Kelp forests are vital to coastal life, serving as underwater hiding places, food stores and nurseries.
When otters venture into the undersea areas eaten bare by urchin, they are easily spotted by one of their main predators, the great white shark.
Great-white shark attacks on southern sea otters have surged at least eight-fold this century, becoming the biggest killers of the otters, marine experts say.
The sea otters, unique among marine mammals, are more fur than blubber, so sharks typically only take a test bite and move on. But the otters often die anyway.
In areas with kelp cover for the otters, shark bites drop to almost nothing, Nicholson and aquarium colleagues found in a March report in the journal Ecography.
To help the kelp, commercial divers along Northern California's Mendocino coast are tending a precious stand of kelp forest, plucking off the purple sea urchins by hand and using suction hoses to vacuum them up, says Catton.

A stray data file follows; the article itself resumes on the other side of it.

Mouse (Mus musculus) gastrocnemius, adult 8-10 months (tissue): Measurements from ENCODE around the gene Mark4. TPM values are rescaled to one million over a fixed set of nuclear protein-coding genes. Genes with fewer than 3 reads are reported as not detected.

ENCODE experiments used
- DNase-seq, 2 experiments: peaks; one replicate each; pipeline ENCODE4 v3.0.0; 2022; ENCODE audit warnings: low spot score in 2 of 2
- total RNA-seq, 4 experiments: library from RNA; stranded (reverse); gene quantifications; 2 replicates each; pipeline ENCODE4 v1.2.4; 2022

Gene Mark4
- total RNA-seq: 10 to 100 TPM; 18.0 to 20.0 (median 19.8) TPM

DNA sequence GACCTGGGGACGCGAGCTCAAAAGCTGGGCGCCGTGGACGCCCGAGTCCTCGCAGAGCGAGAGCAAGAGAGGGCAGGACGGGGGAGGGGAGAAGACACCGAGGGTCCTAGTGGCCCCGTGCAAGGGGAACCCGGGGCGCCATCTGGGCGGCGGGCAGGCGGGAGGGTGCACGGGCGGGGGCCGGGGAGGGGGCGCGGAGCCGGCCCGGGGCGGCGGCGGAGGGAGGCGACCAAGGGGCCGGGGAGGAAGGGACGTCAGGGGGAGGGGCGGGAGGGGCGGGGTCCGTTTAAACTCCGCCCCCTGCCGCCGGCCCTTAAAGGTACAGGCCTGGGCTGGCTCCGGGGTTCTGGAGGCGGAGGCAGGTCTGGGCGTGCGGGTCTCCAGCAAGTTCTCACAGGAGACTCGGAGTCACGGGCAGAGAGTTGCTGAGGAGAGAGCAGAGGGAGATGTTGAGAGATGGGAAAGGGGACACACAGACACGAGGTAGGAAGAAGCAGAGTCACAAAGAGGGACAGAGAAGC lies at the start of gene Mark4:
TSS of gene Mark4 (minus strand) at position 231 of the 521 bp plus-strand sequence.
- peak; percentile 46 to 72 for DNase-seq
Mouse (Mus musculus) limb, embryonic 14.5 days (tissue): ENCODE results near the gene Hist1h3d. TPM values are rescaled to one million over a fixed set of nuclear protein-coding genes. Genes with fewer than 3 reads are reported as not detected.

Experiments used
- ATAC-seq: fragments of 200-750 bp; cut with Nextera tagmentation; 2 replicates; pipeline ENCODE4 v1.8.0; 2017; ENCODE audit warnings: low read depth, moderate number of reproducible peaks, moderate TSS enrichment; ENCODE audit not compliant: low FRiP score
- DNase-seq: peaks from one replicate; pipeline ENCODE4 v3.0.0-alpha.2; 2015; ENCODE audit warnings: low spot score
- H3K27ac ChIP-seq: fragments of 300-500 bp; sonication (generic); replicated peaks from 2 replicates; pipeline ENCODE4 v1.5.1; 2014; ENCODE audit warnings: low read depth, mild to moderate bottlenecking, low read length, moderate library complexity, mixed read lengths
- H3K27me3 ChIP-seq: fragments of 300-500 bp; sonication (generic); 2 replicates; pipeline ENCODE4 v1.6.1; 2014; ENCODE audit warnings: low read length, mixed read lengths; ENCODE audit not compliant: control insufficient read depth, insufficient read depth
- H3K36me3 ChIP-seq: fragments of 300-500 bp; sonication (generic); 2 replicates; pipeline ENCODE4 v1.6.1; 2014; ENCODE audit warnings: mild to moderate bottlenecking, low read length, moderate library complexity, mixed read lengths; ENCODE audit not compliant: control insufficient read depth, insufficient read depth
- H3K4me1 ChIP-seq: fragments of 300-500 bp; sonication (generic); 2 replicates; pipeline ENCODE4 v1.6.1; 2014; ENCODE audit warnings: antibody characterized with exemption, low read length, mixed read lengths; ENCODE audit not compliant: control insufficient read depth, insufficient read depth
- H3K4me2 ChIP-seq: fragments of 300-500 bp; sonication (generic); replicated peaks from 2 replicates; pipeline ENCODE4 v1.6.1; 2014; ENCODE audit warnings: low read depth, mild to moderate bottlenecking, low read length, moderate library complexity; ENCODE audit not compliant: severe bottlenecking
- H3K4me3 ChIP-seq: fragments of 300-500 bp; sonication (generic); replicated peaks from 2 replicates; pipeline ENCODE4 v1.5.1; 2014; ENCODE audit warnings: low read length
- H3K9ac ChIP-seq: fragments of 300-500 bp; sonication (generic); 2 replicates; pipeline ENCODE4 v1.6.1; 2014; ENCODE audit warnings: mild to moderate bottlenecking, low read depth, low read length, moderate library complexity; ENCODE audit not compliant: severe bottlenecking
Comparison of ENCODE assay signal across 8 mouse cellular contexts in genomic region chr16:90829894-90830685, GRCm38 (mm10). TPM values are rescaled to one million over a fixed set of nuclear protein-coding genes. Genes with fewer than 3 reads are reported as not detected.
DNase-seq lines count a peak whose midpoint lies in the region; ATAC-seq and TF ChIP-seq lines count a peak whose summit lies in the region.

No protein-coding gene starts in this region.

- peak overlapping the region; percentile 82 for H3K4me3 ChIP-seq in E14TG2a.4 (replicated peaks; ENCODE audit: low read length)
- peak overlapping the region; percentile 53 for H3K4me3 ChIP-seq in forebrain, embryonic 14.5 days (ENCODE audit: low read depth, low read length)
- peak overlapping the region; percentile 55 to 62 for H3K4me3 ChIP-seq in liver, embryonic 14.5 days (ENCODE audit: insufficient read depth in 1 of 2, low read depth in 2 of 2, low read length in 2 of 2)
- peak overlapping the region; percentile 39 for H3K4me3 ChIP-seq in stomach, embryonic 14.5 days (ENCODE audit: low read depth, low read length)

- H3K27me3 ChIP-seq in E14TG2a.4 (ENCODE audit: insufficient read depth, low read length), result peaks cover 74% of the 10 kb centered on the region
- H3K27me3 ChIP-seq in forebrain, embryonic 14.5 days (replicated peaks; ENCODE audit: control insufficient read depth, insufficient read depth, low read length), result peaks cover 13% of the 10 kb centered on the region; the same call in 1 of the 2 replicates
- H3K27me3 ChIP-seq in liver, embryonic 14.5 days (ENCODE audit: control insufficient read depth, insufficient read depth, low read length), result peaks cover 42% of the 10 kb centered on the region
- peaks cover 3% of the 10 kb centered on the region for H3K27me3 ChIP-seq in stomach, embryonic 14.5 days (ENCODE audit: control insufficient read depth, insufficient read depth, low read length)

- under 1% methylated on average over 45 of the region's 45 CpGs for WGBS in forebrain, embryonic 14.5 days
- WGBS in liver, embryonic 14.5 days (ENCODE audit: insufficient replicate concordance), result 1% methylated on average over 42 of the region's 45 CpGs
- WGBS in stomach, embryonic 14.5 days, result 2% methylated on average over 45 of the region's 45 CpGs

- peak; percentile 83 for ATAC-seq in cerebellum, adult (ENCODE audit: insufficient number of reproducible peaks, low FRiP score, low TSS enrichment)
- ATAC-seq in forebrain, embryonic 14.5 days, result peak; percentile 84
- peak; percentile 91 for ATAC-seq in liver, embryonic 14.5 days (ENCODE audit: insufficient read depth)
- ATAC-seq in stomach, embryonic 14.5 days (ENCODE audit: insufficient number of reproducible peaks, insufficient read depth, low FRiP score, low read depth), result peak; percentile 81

Unlike red urchins, the spiny purple urchins are no one's idea of a favorite meal, whether human or otter. Experts are trying potential commercial uses for them, including compost, in hopes of incentivizing their large-scale removal.
And at Monterey Bay Aquarium, where workers since 1984 have rescued and returned to the wild about 280 stranded otters, otter-tenders are trying to habituate rescued young ones to seeking out purple sea urchins over crabs and other more appetizing fare.
Ultimately, California otter experts may one day recommend simply loading otters into vehicles and giving them rides to remaining kelp forests to repopulate.
Meantime, scientists scratch their heads over what else to try.
West Coast creatures had millions of years to evolve their interdependent lives, Carswell said. The last few centuries of human development were enough to pull apart that network of otter, kelp, urchin, shark, and other species.
"In some ways, we're in an age of restoration," she said. "In the marine environment especially, I feel like we have an emphasis and chance at restoration, and a chance to turn things around."